Tartan at the V&A
The Victoria & Albert Museum in Dundee launched an exhibition in April that celebrated that most recognisable of Scottish textile patterns – Tartan.
The exhibition runs until the 14th of January 2024, so those interested have plenty of time to visit this fascinating display of textiles that includes a fine Harris Tweed sample, outfits from world-renowned fashion houses, the oldest known tartan fabric (the ‘Glen Affric’ which has been dated to circa 1500-1600 AD), examples of tartan’s influence on culture and much more.
Adding an Outer Hebrides twist to the exhibition is some work by Freya Macleod, from the Isle of Lewis, a spatial designer and member of the Young Peoples Collective at V&A Dundee.
Talking about the project, Freya told us: “Placing tartan in context is crucial. I was commissioned by the curators of the exhibition to create a soundscape that celebrates contemporary Gaelic identity and oral tradition, in direct relation to Tartan’s design heritage in the Highlands and Islands. It includes the voices of Gaels living in Scotland today, with their stories acting as an emotional map of past and future experiences of the Gàidhealtachd.
I recorded these interviews in February 2023. I work as a designer and I’m a member of the Young Peoples Collective at V&A Dundee. Being from the Isle of Lewis, this was a method of discovering more about my own culture, while adding a place-based Gàidhlig layer to the Tartan and Identity section of the exhibition. It also includes the sounds of weaver Calum George Buchanan’s Harris Tweed loom weaving black watch tartan in Uig, Lewis. The soundscape was composed by songwriter Cailean MacDonald, who also hails from Uig.
Calum George Buchanan also generously offered to be recorded for the soundscape. He is 51 and has a young family in Valtos, Uig on the Isle of Lewis. He talks about being a Harris Tweed weaver in the rural village, where his father and grandfather were weavers before him.
Also among those recorded for the soundscape was Katie Macinnes, 23, from Crossbost on the Isle of Lewis. She talks about the cloth’s relationship with land ownership, and her ancestral family’s relationship with the clearances. Her family had to live under upturned boats for two long winters after they were cleared from a different part of the island.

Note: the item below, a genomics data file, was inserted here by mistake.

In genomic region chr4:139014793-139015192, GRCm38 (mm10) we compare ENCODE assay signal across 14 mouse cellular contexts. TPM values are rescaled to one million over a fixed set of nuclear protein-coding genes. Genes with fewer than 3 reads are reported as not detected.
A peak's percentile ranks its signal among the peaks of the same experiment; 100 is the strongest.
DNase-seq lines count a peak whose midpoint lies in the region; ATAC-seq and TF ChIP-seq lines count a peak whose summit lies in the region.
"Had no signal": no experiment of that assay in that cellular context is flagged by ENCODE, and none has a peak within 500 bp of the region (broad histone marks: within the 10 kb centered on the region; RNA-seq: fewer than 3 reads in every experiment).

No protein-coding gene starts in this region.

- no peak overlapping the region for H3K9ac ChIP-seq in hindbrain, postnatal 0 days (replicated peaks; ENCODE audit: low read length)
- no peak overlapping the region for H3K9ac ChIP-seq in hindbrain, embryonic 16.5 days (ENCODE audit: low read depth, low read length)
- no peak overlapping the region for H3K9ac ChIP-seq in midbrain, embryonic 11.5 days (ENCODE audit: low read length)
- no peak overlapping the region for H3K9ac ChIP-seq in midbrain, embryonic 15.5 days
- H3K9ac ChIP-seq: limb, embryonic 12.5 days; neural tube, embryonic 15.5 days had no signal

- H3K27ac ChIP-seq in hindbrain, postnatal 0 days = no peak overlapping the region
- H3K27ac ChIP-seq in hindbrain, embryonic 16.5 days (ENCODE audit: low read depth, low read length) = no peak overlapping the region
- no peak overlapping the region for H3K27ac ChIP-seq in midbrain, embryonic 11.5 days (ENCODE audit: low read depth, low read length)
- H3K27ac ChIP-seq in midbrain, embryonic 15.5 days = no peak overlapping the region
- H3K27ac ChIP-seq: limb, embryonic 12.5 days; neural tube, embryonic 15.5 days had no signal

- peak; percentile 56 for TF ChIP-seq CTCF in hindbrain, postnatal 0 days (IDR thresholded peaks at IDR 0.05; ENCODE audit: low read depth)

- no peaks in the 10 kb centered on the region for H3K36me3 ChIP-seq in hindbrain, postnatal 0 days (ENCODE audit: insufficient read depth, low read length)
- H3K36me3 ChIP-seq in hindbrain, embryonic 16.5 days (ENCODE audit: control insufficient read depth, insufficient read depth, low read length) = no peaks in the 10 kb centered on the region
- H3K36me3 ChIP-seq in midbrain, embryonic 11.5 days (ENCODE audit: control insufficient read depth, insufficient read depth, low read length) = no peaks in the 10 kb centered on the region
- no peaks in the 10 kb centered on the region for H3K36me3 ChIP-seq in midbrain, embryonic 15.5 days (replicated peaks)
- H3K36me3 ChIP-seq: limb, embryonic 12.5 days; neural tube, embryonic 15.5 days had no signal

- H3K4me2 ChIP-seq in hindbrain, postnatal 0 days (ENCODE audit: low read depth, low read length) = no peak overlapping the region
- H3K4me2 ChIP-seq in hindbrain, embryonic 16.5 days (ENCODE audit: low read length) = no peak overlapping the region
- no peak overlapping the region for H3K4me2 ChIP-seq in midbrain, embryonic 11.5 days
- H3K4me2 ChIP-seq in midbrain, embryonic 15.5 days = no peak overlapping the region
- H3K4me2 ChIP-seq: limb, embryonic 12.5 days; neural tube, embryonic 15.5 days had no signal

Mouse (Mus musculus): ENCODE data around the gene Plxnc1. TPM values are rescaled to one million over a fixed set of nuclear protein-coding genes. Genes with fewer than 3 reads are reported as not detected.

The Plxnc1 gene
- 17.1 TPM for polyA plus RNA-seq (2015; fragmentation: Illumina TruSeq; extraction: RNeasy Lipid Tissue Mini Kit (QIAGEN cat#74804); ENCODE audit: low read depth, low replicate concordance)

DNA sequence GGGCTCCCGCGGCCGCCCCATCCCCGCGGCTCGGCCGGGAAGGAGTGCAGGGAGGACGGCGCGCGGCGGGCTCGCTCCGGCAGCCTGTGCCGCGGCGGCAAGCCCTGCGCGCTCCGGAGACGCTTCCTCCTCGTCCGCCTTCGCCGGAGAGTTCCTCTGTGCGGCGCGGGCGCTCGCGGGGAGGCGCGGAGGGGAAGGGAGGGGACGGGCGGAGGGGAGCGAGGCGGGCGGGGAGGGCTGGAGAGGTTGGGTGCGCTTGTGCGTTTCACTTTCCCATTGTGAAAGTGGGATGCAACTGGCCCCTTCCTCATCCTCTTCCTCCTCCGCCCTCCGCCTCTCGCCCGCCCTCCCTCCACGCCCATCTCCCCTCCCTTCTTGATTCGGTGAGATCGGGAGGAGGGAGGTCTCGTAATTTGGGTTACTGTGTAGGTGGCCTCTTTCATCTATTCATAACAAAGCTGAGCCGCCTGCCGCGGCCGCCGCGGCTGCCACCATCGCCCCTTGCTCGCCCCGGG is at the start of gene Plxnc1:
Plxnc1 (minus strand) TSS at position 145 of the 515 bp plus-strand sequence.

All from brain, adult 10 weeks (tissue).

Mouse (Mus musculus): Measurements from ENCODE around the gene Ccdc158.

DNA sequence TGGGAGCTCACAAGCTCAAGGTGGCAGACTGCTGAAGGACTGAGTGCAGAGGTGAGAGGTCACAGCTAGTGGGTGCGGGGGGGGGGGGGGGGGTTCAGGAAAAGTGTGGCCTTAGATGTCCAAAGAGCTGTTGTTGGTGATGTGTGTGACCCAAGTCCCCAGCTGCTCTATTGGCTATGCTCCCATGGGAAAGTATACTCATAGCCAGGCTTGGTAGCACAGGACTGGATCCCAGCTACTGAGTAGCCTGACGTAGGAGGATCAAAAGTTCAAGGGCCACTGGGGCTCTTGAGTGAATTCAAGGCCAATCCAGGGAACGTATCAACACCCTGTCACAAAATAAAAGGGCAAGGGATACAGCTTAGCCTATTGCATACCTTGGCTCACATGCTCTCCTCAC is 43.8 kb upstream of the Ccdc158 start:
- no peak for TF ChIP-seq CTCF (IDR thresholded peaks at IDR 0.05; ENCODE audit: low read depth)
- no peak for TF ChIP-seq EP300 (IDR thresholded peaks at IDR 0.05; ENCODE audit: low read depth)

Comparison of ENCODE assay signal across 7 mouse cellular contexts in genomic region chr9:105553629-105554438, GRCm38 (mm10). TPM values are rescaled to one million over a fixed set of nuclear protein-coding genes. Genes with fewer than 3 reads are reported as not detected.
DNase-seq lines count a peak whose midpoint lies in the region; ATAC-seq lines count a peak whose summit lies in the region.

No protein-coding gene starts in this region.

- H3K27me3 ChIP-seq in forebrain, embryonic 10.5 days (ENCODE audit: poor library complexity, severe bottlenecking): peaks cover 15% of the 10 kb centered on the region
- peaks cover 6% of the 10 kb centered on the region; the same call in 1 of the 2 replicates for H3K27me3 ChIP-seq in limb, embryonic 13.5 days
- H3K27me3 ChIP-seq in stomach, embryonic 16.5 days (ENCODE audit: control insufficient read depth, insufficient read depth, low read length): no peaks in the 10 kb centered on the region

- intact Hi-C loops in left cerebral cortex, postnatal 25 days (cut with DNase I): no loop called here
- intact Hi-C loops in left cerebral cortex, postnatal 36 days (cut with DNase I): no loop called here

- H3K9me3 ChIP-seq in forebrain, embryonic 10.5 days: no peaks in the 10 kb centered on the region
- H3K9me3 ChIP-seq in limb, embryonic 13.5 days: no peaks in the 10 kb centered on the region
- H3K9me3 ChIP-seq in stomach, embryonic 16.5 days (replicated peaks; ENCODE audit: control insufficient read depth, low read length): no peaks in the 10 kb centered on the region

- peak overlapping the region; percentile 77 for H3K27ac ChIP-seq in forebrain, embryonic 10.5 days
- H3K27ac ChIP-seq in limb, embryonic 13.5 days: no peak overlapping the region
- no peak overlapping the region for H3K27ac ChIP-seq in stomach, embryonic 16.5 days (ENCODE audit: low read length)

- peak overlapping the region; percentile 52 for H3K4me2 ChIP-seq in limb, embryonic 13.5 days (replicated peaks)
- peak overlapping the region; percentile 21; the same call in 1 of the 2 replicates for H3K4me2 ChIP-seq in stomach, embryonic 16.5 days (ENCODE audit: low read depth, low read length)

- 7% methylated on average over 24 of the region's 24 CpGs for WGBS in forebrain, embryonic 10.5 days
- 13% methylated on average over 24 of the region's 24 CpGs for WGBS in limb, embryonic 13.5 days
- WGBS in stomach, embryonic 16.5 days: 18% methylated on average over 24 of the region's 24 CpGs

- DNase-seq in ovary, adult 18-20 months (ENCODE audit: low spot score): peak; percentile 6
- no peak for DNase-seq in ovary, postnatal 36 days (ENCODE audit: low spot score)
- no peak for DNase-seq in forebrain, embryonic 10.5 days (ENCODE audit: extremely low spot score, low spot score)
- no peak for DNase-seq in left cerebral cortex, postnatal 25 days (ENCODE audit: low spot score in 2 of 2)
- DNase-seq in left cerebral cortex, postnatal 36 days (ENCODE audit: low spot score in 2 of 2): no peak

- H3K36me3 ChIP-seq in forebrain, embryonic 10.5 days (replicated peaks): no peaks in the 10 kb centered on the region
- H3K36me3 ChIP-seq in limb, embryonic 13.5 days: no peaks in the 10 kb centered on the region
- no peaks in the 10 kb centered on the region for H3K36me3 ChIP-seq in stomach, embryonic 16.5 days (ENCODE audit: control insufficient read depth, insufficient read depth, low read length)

From Oban and Glasgow, 24-year-old Ross Christie talks about the romanticisation of Scotland – and the common misconceptions about Scottish culture that often miss the really interesting bits.
From the Glasgow Gaelic School, ten-year-old Eddie Murray talks about his many nationalities – Scottish, Irish, Thai – and how that makes him feel proud, and like an interesting Gael.
Peigi MacVicar is 23 from the Isle of Skye, with family from North Uist. She talks about wearing a kilt to Highland dancing and says that Gaelic poetry and song can often tell us something special about our history.
The Tartan exhibition is a radical look at the textile, but where soundscape sits in Tartan and Identity, the “radical” sits in inverted commas – it is a question to the audience and to the speakers: is it radical to be a Gael? Is wearing tartan a radical statement? Why do our identities become so entangled with place, language, and history, what relevance do these traditional Scottish practices have in the future?
I am very grateful for this commission, for the knowledge, experience and contribution of the participants, and for Lorna from Harris Tweed Authority’s help in the research stage of this project. Taing mhòr!”